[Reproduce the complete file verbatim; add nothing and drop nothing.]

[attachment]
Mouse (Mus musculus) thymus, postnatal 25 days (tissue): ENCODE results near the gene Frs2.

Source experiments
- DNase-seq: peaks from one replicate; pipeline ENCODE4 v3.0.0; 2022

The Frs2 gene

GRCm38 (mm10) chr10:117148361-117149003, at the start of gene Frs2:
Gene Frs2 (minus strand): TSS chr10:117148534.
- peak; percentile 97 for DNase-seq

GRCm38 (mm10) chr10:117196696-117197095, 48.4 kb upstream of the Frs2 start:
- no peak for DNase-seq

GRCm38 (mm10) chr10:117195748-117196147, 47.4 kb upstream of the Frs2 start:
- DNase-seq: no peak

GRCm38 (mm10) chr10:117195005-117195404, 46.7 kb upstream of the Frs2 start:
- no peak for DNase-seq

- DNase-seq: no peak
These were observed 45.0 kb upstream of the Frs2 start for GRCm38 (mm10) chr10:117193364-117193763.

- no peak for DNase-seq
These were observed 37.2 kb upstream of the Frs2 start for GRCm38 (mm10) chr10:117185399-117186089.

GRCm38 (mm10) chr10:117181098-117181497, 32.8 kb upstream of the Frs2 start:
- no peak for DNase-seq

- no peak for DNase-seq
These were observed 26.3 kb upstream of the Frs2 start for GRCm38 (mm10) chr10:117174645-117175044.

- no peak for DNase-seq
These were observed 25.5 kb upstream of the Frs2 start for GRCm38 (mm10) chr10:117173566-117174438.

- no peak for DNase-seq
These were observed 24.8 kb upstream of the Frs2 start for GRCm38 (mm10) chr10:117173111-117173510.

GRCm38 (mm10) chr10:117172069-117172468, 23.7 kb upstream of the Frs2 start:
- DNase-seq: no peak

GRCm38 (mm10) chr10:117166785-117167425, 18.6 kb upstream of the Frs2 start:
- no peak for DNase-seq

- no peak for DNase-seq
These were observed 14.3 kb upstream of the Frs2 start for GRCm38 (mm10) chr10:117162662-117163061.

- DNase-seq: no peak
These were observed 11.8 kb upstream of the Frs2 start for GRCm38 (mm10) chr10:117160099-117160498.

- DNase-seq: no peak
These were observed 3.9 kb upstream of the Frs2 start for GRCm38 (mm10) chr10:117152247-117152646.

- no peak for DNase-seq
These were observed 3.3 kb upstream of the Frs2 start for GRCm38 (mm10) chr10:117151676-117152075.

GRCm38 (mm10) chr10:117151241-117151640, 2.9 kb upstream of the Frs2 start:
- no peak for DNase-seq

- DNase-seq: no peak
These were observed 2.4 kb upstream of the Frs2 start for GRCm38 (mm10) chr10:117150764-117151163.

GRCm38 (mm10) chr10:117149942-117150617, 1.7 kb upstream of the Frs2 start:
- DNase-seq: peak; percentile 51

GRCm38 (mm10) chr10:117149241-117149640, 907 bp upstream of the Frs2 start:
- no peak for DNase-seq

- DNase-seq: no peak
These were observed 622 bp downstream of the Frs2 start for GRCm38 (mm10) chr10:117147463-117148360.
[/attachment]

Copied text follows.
Mouse (Mus musculus) thymus, postnatal 25 days (tissue): ENCODE results near the gene Frs2.

Source experiments
- DNase-seq: peaks from one replicate; pipeline ENCODE4 v3.0.0; 2022

The Frs2 gene

GRCm38 (mm10) chr10:117148361-117149003, at the start of gene Frs2:
Gene Frs2 (minus strand): TSS chr10:117148534.
- peak; percentile 97 for DNase-seq

GRCm38 (mm10) chr10:117196696-117197095, 48.4 kb upstream of the Frs2 start:
- no peak for DNase-seq

GRCm38 (mm10) chr10:117195748-117196147, 47.4 kb upstream of the Frs2 start:
- DNase-seq: no peak

GRCm38 (mm10) chr10:117195005-117195404, 46.7 kb upstream of the Frs2 start:
- no peak for DNase-seq

- DNase-seq: no peak
These were observed 45.0 kb upstream of the Frs2 start for GRCm38 (mm10) chr10:117193364-117193763.

- no peak for DNase-seq
These were observed 37.2 kb upstream of the Frs2 start for GRCm38 (mm10) chr10:117185399-117186089.

GRCm38 (mm10) chr10:117181098-117181497, 32.8 kb upstream of the Frs2 start:
- no peak for DNase-seq

- no peak for DNase-seq
These were observed 26.3 kb upstream of the Frs2 start for GRCm38 (mm10) chr10:117174645-117175044.

- no peak for DNase-seq
These were observed 25.5 kb upstream of the Frs2 start for GRCm38 (mm10) chr10:117173566-117174438.

- no peak for DNase-seq
These were observed 24.8 kb upstream of the Frs2 start for GRCm38 (mm10) chr10:117173111-117173510.

GRCm38 (mm10) chr10:117172069-117172468, 23.7 kb upstream of the Frs2 start:
- DNase-seq: no peak

GRCm38 (mm10) chr10:117166785-117167425, 18.6 kb upstream of the Frs2 start:
- no peak for DNase-seq

- no peak for DNase-seq
These were observed 14.3 kb upstream of the Frs2 start for GRCm38 (mm10) chr10:117162662-117163061.

- DNase-seq: no peak
These were observed 11.8 kb upstream of the Frs2 start for GRCm38 (mm10) chr10:117160099-117160498.

- DNase-seq: no peak
These were observed 3.9 kb upstream of the Frs2 start for GRCm38 (mm10) chr10:117152247-117152646.

- no peak for DNase-seq
These were observed 3.3 kb upstream of the Frs2 start for GRCm38 (mm10) chr10:117151676-117152075.

GRCm38 (mm10) chr10:117151241-117151640, 2.9 kb upstream of the Frs2 start:
- no peak for DNase-seq

- DNase-seq: no peak
These were observed 2.4 kb upstream of the Frs2 start for GRCm38 (mm10) chr10:117150764-117151163.

GRCm38 (mm10) chr10:117149942-117150617, 1.7 kb upstream of the Frs2 start:
- DNase-seq: peak; percentile 51

GRCm38 (mm10) chr10:117149241-117149640, 907 bp upstream of the Frs2 start:
- no peak for DNase-seq

- DNase-seq: no peak
These were observed 622 bp downstream of the Frs2 start for GRCm38 (mm10) chr10:117147463-117148360.